Leah Middlebrook

Comparative Literature

middlebr@uoregon.edu | 541-346-3103

Courses: COLT 102, COLT 302, COLT 407 + upper division courses in SPAN

In my courses you will:

  • Practice foundational, transferrable skills.
  • Understand what it means to be at a research university with the chance to gain new knowledge.
  • Explore new perspectives.

I was invited into the Teaching Academy because:

  • I am an Ersted Award Recipient.
  • I am a Herman Award Recipient.
  • I was a member of the Working Group on Active Teaching and Learning.

In what ways are you working to make your teaching inclusive?

My research area is one of those fields that people often categorize as "hard," and even intimidating: I work on poetry, a variety of literature that seems to present special obstacles that I call, half-joking, "poetry anxiety."

I have special incentive to develop strategies to help students feel included in the conversation around poetry, not only because I want them to do well in my classes, but because in my experience most people secretly crave poetry —it's a form that is fundamental to the human experience of being in the world. My job is to teach people to trust their instincts around poetic language and to start to follow prompts, sparks of insight and threads of meaning.

I also teach students to notice how powerfully poetic rhythms work to structure our day-to-day experience. It's not an exaggeration to say that we are, all of us, swimming in poetry all the time. When we notice that, "schoolroom," technical skills such as scansion come more easily. And when we can deploy those skills, it's off to the races (how's that for a stack of mixed metaphors?). Just as important —maybe more important, here in Oregon, where we are multi-lingual but English-dominant: I greet my students in a variety of languages on the first day of class, and I will conduct office hour consultations with students in English or Spanish, depending on the student's choice. As a comparatist and a humanist, I think it is important to remember that culture is polylingual and also translingual. Furthermore, my work is anchored in sixteenth- and seventeenth-century Europe. That was a period in which most people spoke a variety of languages, depending on the context (Andalusí and Castilian at home, for example, and Latin, French, English, Italian and Castilian at court, etc.).

What do you do in terms of professional engagement with the teaching and learning culture on campus or nationally?

My colleague Robert Davis (RL) and I have long collaborated on pedagogy. We have run and also participated in workshops in Huelva, Spain, on poetry as a resource for L2 learners. I also work closely with the Spanish Heritage Learners' program in the Romance Languages Department. I have drawn from both of those experiences, and also from various teaching and learning blogs and from workshops and programs at TEP to create the position of Director of Pedagogy in the Comparative Literature Department. Our unit takes pedagogy seriously: faculty and GEs work closely on issues of course design, harmonizing learning objectives with assessments, and striking a balance between field-specific projects and assignments that help students master key transferable skills that support their agility in a world that still makes heavy demands in terms of writing, but which favors short forms and digital platforms over extensive research papers and monographs. I follow teaching and learning blogs and keep an eye on the offerings of the Academy of American Poets, which offers a rich panoply of resources: lesson plans, suggested readings, exercises to scaffold engagement with more complicated poems.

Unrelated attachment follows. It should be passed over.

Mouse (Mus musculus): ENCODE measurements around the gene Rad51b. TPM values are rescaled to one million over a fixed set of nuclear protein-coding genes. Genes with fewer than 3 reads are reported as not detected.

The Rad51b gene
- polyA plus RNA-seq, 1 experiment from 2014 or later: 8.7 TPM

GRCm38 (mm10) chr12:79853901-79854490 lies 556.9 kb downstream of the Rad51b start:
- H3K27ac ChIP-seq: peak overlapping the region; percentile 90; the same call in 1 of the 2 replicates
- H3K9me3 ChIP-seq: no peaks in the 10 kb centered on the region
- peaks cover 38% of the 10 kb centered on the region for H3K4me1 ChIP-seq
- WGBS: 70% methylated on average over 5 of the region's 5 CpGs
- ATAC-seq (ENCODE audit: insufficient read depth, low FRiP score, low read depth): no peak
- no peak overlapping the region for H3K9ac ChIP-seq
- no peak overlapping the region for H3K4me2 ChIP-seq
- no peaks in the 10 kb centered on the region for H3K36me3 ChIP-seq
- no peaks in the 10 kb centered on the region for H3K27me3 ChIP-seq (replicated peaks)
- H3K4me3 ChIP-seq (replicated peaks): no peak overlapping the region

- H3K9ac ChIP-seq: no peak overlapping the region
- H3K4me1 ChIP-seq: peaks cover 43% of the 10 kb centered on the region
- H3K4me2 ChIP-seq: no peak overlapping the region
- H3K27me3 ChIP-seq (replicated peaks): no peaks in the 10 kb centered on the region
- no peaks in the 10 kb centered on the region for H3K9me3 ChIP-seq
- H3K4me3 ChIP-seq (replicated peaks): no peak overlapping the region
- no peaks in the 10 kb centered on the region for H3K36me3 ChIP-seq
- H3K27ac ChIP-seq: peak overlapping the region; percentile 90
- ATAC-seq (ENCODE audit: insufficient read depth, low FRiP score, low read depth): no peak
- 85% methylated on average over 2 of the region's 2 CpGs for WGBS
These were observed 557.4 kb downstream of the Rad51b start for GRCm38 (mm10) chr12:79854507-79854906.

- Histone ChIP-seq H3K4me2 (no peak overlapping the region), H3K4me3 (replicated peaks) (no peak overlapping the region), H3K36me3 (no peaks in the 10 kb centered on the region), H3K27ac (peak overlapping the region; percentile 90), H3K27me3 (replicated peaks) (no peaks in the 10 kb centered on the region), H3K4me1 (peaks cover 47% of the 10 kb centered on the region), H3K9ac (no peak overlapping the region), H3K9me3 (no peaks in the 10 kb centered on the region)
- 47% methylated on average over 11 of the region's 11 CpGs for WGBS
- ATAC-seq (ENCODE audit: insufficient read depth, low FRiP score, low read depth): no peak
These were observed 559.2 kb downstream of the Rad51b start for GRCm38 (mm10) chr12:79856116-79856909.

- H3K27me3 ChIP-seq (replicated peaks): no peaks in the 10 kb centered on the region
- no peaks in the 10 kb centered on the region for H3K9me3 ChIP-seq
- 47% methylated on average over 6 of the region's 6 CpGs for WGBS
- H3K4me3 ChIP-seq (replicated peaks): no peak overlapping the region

In what ways was your teaching in this course research-led—informed by research on how students learn and inflected by UO's research mission?

All of my courses, and all the courses offered under the COLT rubric, articulate specific goals for student learning. We structure small-group discussions and activities, offer ample space for reflection on learning and invite creative engagement aimed at sparks of insight and interpretation. In addition, faculty and GEs in the Comparative Literature Department are attentive to the fact that a course syllabus presents an image of what knowledge and authority look like. So we ask ourselves: Who looks like they are in charge of the conversation that is represented on this syllabus? Is there a balance of perspectives, of voices, not only in the primary texts students will examine in this course, but in the secondary sources --the theorists, critics and experts?

What is your proudest professional achievement?

Being privileged to share in the lives and careers of my students is simultaneously the proudest and the most humbling of my professional achievements. It is an honor to get to know so many fascinating, thoughtful people, year-in, year-out, just when they are beginning to make the choices that will shape their adult contributions to the world. Right now, I am in close touch with one former student who is gearing up for tenure in a research university, another who works to support equity and pay equality in women’s athletics, another who is a poet living overseas and another who is working as a preschool teacher as he writes a memoir. I run into former students in the grocery store; they are now the parents of small children. Some are skilled chefs giving it a go in the Portland food cart scene, some are in bands and touring up and down the west coast and beyond. I think most any teacher will tell you that that's the aspect of the job that keeps us getting up in the morning. The younger generation is truly an awesome crew in their ingenuity, their compassion and their appreciation for the collective. I'm proud to know some of them.